Posted May 8, 2017 by Martin Armstrong
QUESTION: Hi, I’ve read your blog for a couple of months now and it clearly opened my eyes. But I’m wondering if I’m getting crazy now.. I can see a pattern between rising Chinese yields (despite weaker growth), parked Chinese money in the Canadian & Australian housing bubble, plunging commodities (very bad for Australian and Canadian people who have to pay of their massive mortgages) and why all this will lead to a rising dollar. Am I looking in the right direction?
ANSWER: Yes. The only way to reach the economic crisis that forces political change is to put on the maximum amount of pressure. It does not even require that what people BELIEVE will happen, happens. Human nature is such that we all act in anticipation of events. Sure the Euro has bounced on belief that BREXIT is a passing phase. But the election of Macron was the worst possible outcome as it should have been for it now seals the fate of Europe. The Euro that will crumble as Brussels now tries to federalize everything to secure its own survival against the people of Europe to defeat this populist movement by political decree.
The dollar rose between 1980 and 1985 on the fears that the USA would default creating a two-tier monetary system with red dollars externally and green dollars internally. The US national debt hit $907.7 billion in 1980 and the Eurodollar market was about the same. The Europeans were convinced that the US would default by adopting a two-tier dollar. Consequently, between 1980 and 1985, Eurodollar deposits fell by about 50% and the Europeans moved their accounts to the USA where they thought they would get green dollars. That was the number one question I would get at seminars and conferences in Europe between 1980 and 1985. It never happened. Yet the “belief” it might moved capital to USA and that sent even the British pound to $1.03 in 1985.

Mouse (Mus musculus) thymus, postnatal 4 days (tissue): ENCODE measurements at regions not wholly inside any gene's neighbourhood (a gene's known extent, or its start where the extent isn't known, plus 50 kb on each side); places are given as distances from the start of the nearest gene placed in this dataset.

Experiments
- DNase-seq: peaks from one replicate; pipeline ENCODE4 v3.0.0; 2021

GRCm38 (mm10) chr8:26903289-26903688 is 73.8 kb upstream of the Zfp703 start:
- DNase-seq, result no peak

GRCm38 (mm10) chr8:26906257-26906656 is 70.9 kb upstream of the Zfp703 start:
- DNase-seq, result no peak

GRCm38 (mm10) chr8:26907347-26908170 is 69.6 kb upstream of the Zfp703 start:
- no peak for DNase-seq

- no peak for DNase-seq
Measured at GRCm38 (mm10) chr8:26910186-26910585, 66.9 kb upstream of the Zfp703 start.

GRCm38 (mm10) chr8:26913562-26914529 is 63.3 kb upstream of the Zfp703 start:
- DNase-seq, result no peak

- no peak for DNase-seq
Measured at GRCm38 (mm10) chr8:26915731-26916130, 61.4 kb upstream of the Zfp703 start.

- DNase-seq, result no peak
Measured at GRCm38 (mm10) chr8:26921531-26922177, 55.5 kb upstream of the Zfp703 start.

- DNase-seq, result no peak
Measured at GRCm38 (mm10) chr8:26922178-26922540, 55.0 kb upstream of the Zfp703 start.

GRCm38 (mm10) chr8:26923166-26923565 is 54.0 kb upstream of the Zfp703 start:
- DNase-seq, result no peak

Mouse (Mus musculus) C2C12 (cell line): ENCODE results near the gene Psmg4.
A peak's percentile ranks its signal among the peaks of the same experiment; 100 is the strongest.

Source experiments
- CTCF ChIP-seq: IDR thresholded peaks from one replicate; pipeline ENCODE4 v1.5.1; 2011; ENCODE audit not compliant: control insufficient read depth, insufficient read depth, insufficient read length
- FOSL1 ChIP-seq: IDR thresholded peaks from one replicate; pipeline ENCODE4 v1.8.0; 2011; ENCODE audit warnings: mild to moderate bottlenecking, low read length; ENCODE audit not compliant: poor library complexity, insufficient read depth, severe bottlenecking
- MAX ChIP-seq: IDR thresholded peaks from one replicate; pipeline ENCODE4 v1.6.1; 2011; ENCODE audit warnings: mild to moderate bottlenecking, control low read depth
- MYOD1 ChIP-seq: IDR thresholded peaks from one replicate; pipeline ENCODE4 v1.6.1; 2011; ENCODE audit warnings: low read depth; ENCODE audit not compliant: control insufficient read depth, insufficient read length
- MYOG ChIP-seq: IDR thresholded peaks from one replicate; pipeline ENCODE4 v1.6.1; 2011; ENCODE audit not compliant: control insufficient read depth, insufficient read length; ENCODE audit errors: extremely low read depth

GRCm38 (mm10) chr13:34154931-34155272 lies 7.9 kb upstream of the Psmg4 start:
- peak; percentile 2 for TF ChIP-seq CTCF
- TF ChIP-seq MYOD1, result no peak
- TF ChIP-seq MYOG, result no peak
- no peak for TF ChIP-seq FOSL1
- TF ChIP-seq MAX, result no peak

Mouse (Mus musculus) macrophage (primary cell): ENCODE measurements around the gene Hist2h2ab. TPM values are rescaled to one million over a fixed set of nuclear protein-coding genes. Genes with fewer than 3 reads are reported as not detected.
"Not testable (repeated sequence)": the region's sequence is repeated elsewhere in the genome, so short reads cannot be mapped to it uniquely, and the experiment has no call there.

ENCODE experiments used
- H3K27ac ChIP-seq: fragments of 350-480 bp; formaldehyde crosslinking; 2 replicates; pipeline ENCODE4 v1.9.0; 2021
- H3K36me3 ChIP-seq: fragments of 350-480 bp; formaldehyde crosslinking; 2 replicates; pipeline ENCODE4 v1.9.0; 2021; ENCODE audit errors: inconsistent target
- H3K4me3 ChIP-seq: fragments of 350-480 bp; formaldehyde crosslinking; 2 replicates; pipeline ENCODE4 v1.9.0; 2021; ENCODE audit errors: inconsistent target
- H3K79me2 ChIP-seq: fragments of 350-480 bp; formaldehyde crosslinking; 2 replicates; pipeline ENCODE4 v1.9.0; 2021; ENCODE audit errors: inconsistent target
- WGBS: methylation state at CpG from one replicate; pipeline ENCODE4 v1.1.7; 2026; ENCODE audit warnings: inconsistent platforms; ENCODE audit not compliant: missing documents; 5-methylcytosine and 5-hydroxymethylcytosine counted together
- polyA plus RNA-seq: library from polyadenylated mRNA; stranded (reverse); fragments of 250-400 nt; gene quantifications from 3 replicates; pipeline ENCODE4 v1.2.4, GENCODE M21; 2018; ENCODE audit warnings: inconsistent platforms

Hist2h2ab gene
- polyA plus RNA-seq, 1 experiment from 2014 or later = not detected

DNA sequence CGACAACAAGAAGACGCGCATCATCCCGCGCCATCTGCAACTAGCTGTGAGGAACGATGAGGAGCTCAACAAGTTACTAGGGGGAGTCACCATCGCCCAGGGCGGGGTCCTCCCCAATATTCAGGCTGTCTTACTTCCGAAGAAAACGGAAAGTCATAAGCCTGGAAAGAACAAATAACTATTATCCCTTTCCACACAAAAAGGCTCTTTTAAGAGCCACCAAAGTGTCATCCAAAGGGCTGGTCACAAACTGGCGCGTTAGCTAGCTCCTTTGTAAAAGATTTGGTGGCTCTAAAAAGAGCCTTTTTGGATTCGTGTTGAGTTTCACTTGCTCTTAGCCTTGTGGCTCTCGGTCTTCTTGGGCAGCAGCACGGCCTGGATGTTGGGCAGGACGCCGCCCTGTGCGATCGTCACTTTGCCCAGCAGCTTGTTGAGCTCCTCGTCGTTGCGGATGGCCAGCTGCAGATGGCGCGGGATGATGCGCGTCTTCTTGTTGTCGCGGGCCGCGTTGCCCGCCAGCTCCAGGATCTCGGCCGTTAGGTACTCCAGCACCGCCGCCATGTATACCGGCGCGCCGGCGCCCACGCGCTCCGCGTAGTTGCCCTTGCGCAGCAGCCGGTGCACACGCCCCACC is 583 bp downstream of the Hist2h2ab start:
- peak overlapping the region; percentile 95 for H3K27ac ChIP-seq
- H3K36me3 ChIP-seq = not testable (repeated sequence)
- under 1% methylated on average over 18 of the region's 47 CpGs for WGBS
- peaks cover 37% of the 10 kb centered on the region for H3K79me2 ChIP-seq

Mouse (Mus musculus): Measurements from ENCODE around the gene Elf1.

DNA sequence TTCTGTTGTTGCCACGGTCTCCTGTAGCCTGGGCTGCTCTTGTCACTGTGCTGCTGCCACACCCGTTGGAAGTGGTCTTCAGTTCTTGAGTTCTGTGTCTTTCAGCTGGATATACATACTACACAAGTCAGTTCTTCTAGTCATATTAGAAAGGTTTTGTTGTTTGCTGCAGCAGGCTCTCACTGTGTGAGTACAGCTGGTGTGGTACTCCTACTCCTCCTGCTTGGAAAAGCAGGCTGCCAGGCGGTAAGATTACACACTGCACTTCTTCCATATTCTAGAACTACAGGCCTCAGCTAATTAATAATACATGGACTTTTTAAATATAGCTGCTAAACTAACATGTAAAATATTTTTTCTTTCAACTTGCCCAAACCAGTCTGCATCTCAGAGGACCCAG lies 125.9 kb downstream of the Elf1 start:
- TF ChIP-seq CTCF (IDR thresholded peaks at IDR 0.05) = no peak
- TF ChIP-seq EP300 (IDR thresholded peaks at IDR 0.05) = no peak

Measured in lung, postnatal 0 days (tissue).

Only the dollar moving to all time record highs in 1985 sparked the Plaza Accord. However, that is where the whole idea of the Euro was born. Jim Baker saw THE PROBLEM AS THERE WAS NO CURRENCY TO COMPETE AGAINST THE DOLLAR. Baker urged Europe to create a single currency to prevent the dollar from rising, which then reduced US exports.
The national debt continued to rise reaching $2.125 trillion by 1986 and $3.2 trillion by 1990 and now we are at $20 trillion by 2017. The Dow Jones Industrial average was 1,000 in 1980. So exactly how is 21,000 on the Dow today out of like from just the expansion in debt?
You can see the correlation below. Our number remains 23,000 on the Dow where things begin to get interesting. So far, it is just keeping pace with international value. The first opportunity for a major dollar high is 2018 and after that comes 2020/2021.